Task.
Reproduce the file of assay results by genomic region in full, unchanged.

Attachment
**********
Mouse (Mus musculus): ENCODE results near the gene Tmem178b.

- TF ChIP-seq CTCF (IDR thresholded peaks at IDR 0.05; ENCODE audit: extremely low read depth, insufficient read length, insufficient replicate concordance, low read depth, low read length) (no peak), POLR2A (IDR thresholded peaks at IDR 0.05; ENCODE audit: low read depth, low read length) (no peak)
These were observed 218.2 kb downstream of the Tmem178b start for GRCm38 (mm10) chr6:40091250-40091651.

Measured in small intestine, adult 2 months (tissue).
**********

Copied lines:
Mouse (Mus musculus): ENCODE results near the gene Tmem178b.

- TF ChIP-seq CTCF (IDR thresholded peaks at IDR 0.05; ENCODE audit: extremely low read depth, insufficient read length, insufficient replicate concordance, low read depth, low read length) (no peak), POLR2A (IDR thresholded peaks at IDR 0.05; ENCODE audit: low read depth, low read length) (no peak)
These were observed 218.2 kb downstream of the Tmem178b start for GRCm38 (mm10) chr6:40091250-40091651.

Measured in small intestine, adult 2 months (tissue).